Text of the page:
For beginners, woodworking can be challenging from the measuring and cutting to the joining and finishing. Even with the right tools, supplies and materials on hand, the results can be less than satisfactory. Fortunately, beginners can learn the basics from the following books on woodworking before taking the saw to the wood. Once the basics are mastered, literally thousands of woodworking plans are available.
1. Woodwork: A Step-by-Step Photographic Guide to Successful Woodworking
Like most excellent books on woodworking, this photographic guide is divided into two parts, namely: first, the breakdown of the basic tools and techniques; and second, the step-by-step guides on the proper use of these tools and techniques. It is truly one of the best books on woodworking in the market for good reasons.
The book has many advantages over other woodworking books with a similar format, nonetheless, which makes it a great buy. For one thing, the furniture shown on the pages are actually beautiful and practical with styles ranging from Shaker to Thomas Moser. For another thing, the guides are broken down into detailed steps complete with clear photos and sub-steps that make it easy for beginners to understand the instructions and apply these into action.
For example, the instructions in building a tool box, the step on fitting the hinges to the lid is further detailed into six sub-steps and 8 photos. Even the most amateur of beginners in woodworking will find the guide so useful as to be spoon-feeding the information.
Note: The authors are British, so a few terminology terms will be different. This is a minor point that can be easily overcome after familiarizing yourself with the words used.
2. Woodworking Basics – Mastering the Essentials of Craftsmanship – An Integrated Approach With Hand and Power Tools (Paperback)
The book was authored by Peter Korn and was based on a 2-week course on the fundamentals of woodworking offered by the Center for Furniture Craftsmanship in Camden, Maine. Call it covering all the bases, because Korn discusses the basic skills essential to excellent wood craftsmanship, which cover virtually everything from working with hand and power tools to cutting dovetails.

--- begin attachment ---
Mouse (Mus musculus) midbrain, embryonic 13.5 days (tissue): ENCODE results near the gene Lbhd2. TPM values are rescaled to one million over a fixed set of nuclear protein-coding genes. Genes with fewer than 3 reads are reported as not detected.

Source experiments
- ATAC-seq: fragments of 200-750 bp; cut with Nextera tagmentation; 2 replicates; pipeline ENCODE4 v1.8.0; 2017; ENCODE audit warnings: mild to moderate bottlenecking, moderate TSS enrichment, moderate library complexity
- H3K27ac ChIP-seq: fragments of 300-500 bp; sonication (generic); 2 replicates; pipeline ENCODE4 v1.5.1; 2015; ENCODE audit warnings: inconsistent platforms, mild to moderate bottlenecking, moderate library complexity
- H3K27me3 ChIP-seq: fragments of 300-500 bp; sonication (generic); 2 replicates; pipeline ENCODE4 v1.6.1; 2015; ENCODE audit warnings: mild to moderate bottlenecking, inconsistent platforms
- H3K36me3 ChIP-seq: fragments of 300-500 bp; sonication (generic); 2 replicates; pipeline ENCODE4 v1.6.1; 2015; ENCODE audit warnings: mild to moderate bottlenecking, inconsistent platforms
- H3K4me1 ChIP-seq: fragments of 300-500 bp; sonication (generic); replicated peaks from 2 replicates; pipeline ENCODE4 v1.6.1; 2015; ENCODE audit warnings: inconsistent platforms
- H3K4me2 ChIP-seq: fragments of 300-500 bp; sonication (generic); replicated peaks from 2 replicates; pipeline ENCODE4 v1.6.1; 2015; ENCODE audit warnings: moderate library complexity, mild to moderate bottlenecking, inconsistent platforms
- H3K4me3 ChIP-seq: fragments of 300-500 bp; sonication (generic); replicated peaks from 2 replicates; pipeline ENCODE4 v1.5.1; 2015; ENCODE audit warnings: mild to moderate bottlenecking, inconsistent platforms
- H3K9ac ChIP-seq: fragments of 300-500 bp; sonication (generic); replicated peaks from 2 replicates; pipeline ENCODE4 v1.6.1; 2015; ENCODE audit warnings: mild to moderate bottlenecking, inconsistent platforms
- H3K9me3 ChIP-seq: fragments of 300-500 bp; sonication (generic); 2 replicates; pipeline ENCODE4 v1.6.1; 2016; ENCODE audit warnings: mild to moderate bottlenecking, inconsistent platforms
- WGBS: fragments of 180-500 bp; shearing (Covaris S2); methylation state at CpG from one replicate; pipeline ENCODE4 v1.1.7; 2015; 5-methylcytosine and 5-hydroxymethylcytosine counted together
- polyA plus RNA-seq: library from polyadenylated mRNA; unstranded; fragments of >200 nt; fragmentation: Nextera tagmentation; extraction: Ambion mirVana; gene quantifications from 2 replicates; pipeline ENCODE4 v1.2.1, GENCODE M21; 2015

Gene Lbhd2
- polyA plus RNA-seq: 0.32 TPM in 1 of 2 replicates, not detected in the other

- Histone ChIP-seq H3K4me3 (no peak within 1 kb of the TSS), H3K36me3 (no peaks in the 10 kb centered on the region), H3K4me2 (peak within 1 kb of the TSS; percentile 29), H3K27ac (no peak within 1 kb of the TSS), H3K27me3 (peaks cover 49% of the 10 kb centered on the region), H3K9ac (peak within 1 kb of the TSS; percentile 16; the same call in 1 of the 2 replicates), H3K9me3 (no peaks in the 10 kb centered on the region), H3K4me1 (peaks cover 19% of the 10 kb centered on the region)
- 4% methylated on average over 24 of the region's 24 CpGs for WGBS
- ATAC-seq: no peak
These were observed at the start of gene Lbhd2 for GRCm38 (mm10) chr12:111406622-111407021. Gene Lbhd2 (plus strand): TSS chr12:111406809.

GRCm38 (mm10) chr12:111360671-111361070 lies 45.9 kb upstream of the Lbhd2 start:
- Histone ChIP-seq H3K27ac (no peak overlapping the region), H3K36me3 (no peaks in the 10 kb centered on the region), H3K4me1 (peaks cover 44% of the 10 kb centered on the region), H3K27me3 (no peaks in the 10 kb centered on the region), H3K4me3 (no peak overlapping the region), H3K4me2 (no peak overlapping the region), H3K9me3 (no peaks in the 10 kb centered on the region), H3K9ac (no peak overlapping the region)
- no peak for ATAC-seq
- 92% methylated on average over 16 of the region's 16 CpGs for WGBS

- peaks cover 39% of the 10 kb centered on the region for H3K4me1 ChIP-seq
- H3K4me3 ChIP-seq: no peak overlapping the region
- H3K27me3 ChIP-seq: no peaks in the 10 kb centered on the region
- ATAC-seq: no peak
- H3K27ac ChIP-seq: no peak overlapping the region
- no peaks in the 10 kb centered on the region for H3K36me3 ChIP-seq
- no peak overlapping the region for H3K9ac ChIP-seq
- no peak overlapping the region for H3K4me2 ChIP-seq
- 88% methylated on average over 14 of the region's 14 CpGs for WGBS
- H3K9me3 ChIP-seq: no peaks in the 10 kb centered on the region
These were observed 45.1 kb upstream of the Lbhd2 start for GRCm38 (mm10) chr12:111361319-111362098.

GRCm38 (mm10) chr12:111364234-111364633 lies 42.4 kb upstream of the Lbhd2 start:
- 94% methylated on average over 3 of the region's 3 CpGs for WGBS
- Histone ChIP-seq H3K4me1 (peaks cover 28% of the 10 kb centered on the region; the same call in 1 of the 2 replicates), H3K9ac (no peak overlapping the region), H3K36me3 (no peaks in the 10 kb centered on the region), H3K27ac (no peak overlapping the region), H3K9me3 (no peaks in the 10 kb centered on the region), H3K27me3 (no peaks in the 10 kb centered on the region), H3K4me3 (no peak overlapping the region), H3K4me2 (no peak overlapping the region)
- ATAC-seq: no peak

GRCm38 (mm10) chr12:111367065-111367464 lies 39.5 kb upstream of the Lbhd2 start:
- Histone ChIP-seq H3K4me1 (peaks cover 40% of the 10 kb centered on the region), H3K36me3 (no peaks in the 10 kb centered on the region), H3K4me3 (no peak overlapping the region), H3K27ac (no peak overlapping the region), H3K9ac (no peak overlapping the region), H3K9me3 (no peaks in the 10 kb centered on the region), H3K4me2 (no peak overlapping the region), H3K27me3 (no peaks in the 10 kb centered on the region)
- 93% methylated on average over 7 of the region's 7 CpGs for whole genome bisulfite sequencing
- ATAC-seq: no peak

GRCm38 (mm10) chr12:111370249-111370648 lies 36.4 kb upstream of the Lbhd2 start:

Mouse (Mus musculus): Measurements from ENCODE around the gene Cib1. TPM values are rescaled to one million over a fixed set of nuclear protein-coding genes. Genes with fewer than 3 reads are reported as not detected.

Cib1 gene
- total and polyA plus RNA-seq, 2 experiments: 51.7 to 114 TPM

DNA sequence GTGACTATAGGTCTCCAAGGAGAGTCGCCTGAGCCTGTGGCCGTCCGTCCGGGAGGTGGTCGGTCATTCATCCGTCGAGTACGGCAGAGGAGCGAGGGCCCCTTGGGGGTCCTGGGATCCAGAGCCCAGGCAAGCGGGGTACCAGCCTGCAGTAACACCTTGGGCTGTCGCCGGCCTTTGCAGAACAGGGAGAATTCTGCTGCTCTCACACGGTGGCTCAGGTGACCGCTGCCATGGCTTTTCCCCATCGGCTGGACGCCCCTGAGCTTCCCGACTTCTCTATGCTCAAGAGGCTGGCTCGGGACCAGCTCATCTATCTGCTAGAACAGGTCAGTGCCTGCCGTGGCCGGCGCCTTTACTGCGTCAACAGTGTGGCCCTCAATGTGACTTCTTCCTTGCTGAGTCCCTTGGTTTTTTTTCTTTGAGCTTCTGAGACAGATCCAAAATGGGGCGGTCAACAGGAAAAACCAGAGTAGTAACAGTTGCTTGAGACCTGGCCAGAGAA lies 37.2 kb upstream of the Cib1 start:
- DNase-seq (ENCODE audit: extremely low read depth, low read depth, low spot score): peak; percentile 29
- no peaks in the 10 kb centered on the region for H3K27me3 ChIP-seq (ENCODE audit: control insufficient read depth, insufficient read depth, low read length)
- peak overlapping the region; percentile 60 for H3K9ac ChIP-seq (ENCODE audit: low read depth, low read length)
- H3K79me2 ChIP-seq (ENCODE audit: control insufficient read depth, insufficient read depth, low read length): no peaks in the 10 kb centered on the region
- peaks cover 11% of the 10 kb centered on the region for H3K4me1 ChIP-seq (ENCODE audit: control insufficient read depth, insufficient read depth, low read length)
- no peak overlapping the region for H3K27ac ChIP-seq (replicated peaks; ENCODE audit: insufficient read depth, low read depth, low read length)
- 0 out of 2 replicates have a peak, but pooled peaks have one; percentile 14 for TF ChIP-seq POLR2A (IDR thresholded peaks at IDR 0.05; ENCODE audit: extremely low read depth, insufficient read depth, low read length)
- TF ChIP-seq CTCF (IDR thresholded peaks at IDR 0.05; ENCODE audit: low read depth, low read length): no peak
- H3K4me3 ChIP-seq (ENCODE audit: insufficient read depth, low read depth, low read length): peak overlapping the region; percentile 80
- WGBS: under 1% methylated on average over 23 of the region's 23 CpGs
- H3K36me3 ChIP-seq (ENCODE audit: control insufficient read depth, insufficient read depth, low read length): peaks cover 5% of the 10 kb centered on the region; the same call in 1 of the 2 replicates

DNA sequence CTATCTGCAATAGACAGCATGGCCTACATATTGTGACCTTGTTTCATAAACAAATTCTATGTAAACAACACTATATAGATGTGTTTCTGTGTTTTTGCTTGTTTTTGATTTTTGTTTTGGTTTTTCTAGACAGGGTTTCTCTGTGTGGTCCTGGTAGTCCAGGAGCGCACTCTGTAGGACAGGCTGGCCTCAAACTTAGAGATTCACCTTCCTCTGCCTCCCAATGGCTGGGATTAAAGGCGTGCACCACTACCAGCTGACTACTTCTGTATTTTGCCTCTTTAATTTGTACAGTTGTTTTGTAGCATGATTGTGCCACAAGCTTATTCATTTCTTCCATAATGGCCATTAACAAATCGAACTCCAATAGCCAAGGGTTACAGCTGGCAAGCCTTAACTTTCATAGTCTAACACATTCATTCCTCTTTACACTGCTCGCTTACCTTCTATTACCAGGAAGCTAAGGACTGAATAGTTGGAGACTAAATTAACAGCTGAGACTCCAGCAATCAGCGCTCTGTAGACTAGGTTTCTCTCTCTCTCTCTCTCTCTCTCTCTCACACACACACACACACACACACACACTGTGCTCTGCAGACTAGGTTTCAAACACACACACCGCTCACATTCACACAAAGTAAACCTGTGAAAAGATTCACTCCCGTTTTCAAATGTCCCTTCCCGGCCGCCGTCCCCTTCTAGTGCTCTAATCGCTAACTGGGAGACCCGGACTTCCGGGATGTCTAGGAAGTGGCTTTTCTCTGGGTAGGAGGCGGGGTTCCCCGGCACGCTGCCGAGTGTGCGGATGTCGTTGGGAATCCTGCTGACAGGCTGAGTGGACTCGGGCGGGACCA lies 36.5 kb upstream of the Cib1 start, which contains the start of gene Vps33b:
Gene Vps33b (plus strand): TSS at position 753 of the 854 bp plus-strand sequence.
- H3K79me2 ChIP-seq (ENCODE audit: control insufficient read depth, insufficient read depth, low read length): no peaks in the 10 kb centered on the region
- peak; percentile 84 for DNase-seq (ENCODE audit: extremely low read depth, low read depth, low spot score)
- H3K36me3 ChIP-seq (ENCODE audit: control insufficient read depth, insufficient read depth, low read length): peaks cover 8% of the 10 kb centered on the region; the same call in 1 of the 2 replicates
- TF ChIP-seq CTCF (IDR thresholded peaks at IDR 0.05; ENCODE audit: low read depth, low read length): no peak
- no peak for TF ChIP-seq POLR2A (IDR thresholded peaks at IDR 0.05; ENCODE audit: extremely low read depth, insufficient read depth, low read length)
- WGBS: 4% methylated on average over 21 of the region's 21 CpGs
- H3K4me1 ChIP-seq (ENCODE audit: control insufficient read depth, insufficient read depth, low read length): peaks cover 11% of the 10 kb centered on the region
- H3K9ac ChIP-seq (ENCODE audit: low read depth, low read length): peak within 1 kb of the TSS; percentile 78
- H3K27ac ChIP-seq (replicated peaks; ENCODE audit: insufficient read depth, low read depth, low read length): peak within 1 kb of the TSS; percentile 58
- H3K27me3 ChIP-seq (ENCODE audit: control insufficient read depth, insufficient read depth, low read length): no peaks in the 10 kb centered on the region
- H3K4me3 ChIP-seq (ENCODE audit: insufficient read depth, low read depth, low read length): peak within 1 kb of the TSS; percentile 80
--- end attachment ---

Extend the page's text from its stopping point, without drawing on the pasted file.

Beginners will surely appreciate the clear step-by-step guide on cutting woodworking joints; the author made the effort of illustrating the process using easy to understand words and colored illustrations. Veterans in woodworking will also appreciate the book’s contents because many of the subjects discussed take his work to a higher level of excellence.
The best thing about the book: It is written in a clear, friendly and accessible manner such that every interested individual will enjoy reading it – no grappling with sophisticated terminology, no wrestling with advanced concepts, and no struggling with obscure joints that even veteran woodworkers will be hard-pressed to explain. You can even learn to cut a gap-free 1/8″ pin dovetails using a coping saw, a dozuki, and a sharp chisel!
Note: Set realistic expectations when comparing the book with the course. In the end, nothing beats the interactive nature of participating in the 2-week course wherein master woodworkers are able to guide students on the basics of the craft. Still, the book is a good substitute but you must also practice the craft in order to become a master at it.
3. I Can Do That! Woodworking Projects (Updated and Expanded Paperback)
Authored by the editors of Popular Woodworking, this book are targeted toward woodworkers with intermediate and advanced skills although beginners will also be able to learn several lessons on the craft. The trick here is in reading the instructions, matching these tips with your present skill levels, and then challenging yourself to become a better woodworker.
These three books are all excellent teaching guides to the craft of woodworking. Use a comprehensive set of plans for your future projects, such as http://tedswoodworkinguncovered.com.